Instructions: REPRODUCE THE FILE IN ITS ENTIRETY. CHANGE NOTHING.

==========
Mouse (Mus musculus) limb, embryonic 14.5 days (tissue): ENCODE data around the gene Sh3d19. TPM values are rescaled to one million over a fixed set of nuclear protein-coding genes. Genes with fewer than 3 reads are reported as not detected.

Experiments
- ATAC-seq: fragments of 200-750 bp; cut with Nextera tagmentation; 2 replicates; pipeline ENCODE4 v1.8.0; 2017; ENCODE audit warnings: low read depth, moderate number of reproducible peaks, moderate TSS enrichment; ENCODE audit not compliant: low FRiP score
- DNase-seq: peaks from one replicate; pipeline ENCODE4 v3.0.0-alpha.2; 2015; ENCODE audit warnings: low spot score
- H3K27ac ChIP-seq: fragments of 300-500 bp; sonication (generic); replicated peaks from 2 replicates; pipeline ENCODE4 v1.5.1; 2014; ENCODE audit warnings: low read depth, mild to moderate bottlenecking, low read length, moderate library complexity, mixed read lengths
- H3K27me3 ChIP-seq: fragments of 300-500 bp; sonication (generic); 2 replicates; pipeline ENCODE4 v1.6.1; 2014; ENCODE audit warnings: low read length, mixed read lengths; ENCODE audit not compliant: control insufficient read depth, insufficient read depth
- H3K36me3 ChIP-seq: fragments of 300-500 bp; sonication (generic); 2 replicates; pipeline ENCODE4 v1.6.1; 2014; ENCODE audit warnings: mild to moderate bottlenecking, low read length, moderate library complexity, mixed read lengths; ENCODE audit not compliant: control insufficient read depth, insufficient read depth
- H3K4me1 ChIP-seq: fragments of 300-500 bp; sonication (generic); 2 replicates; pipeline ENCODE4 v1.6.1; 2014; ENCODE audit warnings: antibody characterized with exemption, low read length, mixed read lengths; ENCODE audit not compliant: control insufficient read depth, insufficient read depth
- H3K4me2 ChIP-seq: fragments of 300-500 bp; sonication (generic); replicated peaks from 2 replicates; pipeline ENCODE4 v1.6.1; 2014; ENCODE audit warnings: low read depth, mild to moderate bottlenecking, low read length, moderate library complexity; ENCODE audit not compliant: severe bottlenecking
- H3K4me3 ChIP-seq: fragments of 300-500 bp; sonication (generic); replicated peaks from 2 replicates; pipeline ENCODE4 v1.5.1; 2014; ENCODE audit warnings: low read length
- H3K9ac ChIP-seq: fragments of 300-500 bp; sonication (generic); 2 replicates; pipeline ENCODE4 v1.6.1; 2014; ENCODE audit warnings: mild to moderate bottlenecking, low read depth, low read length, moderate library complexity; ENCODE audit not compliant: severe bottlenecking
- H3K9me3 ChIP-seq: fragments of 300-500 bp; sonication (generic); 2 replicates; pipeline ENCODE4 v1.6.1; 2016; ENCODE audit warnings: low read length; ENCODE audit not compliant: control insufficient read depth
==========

Mouse (Mus musculus) limb, embryonic 14.5 days (tissue): ENCODE data around the gene Sh3d19. TPM values are rescaled to one million over a fixed set of nuclear protein-coding genes. Genes with fewer than 3 reads are reported as not detected.

Experiments
- ATAC-seq: fragments of 200-750 bp; cut with Nextera tagmentation; 2 replicates; pipeline ENCODE4 v1.8.0; 2017; ENCODE audit warnings: low read depth, moderate number of reproducible peaks, moderate TSS enrichment; ENCODE audit not compliant: low FRiP score
- DNase-seq: peaks from one replicate; pipeline ENCODE4 v3.0.0-alpha.2; 2015; ENCODE audit warnings: low spot score
- H3K27ac ChIP-seq: fragments of 300-500 bp; sonication (generic); replicated peaks from 2 replicates; pipeline ENCODE4 v1.5.1; 2014; ENCODE audit warnings: low read depth, mild to moderate bottlenecking, low read length, moderate library complexity, mixed read lengths
- H3K27me3 ChIP-seq: fragments of 300-500 bp; sonication (generic); 2 replicates; pipeline ENCODE4 v1.6.1; 2014; ENCODE audit warnings: low read length, mixed read lengths; ENCODE audit not compliant: control insufficient read depth, insufficient read depth
- H3K36me3 ChIP-seq: fragments of 300-500 bp; sonication (generic); 2 replicates; pipeline ENCODE4 v1.6.1; 2014; ENCODE audit warnings: mild to moderate bottlenecking, low read length, moderate library complexity, mixed read lengths; ENCODE audit not compliant: control insufficient read depth, insufficient read depth
- H3K4me1 ChIP-seq: fragments of 300-500 bp; sonication (generic); 2 replicates; pipeline ENCODE4 v1.6.1; 2014; ENCODE audit warnings: antibody characterized with exemption, low read length, mixed read lengths; ENCODE audit not compliant: control insufficient read depth, insufficient read depth
- H3K4me2 ChIP-seq: fragments of 300-500 bp; sonication (generic); replicated peaks from 2 replicates; pipeline ENCODE4 v1.6.1; 2014; ENCODE audit warnings: low read depth, mild to moderate bottlenecking, low read length, moderate library complexity; ENCODE audit not compliant: severe bottlenecking
- H3K4me3 ChIP-seq: fragments of 300-500 bp; sonication (generic); replicated peaks from 2 replicates; pipeline ENCODE4 v1.5.1; 2014; ENCODE audit warnings: low read length
- H3K9ac ChIP-seq: fragments of 300-500 bp; sonication (generic); 2 replicates; pipeline ENCODE4 v1.6.1; 2014; ENCODE audit warnings: mild to moderate bottlenecking, low read depth, low read length, moderate library complexity; ENCODE audit not compliant: severe bottlenecking
- H3K9me3 ChIP-seq: fragments of 300-500 bp; sonication (generic); 2 replicates; pipeline ENCODE4 v1.6.1; 2016; ENCODE audit warnings: low read length; ENCODE audit not compliant: control insufficient read depth